Engaging Science, Technology, and Society will publish material in the following genres:

  • Individual Research Articles:  (Double-blind Peer-reviewed) Single- or co-authored original research articles.  Here we will consider theoretical papers and empirical studies.  High value will be placed on research that provides conceptually guided analysis of empirical data.
  • Thematic Collections:  (Double-blind Peer-reviewed) Single- or co-authored original research articles submitted as part of a group of papers organized by a specific STS theme (on the order of a "special issue").
  • Considering Concepts: (Double-blind Peer-reviewed) The aim of these 2k-word essays is to introduce a concept of potential use in the analysis of broadly STS-related issues.  Such essays should introduce the key concept, give a single empirical illustration of its use and describe how the concept might profitably be extended. Please note:
  1. We expect the presentation of new concepts or of concepts that while an author or others have characterized the concept in other publications, the "Considering Concept" submission constitutes significant further development of the concept;
  2. We will consider submissions where the author has already developed the concept elsewhere in cases where the submitted essay applies the concept to new empirical terrain and can make a compelling case that this new empirical application adds scholarly value;
  3. We will not accept verbatim excerpts from published work, and one way or another we except at least 50% of the content of the submission to be new.  We recognize that "new" may be hard to define precisely, but we are looking for original submissions, not retreaded scholarship.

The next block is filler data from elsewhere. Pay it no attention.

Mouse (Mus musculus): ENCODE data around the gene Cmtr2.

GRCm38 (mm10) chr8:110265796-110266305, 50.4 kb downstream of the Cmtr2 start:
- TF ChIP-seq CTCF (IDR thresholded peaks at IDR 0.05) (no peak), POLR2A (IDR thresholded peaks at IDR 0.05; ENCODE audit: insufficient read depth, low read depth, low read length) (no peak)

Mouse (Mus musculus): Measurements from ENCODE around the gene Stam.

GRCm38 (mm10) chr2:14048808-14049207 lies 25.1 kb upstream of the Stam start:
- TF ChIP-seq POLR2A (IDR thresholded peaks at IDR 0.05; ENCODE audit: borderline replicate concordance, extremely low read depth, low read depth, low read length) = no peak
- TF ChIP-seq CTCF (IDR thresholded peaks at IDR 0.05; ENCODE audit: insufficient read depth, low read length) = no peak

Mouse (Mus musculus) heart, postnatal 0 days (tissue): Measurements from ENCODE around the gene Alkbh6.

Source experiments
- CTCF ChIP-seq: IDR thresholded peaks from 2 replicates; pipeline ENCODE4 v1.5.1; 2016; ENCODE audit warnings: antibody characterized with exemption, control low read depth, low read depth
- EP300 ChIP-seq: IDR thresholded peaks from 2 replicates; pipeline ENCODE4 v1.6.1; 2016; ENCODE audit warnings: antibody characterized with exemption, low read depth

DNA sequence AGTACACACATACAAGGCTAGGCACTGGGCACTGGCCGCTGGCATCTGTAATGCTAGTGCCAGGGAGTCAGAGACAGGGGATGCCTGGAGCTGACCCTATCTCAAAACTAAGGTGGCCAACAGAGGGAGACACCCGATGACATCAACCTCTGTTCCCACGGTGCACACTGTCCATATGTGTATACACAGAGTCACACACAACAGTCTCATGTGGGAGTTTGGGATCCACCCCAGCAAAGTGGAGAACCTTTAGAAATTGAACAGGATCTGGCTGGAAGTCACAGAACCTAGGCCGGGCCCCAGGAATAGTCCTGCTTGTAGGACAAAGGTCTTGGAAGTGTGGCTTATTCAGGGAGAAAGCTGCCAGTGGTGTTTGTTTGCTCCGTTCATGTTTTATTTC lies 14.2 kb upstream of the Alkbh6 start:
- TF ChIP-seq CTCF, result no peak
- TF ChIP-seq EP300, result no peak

• Debates/ Interactions: (Double-blind Peer-reviewed) We seek to promote debates within the “pages” of Engaging Science, Technology, and Society.  Where reviewers and the editors believe debate on one of our accepted, full-length research articles is warranted, we will seek commentators and provide the article author an opportunity to respond.  In addition, we welcome proposals for debate themes and possible participants.  Here we will ask several authors to write 5k-word essays on the debate theme.
  • Review Essays:  (Double-blind Peer-reviewed)  5k-word review essays on themes of significant interest to STS scholars and people beyond the STS community.
  • Critical Engagements:  (Double-blind Peer-reviewed) Approximately 1K-word papers that critically consider a problem and offer a kind of extended op-ed where an STS lens enables the author to analyze a topical problem.  We seek jargon-free essays, no or minimal references/notes, and we encourage use of in-text links for further exploration.  We seek essays that use the scholarly tools and expertise of the writer to consider matters that are "in the news" or matters of active public discussion.  We seek jargon-free essays, akin to opinion-oriented long-form journalism.   Below are two examples of the kinds of work we are interested in.    One of these pieces is longer than the 1K length we are seeking, but it is a good example of the kind of substance in which we are interested.  No references or notes, and we encourage use of in-text links for further exploration. 
  1. Honeybees Under Threat by Daniel Lee Kleinman & Sainath Suryanarayanan
  2. Can an Algorithm be Wrong? by Tarleton Gillespie
  • Traces: (Peer-reviewed by the Editorial Board and occasionally another external scholar) Invited 6k-word essays by prominent scholars asked to (re)trace their intellectual paths and discuss the experiences that led them to STS and to particular set of interests, empirical foci, or concepts.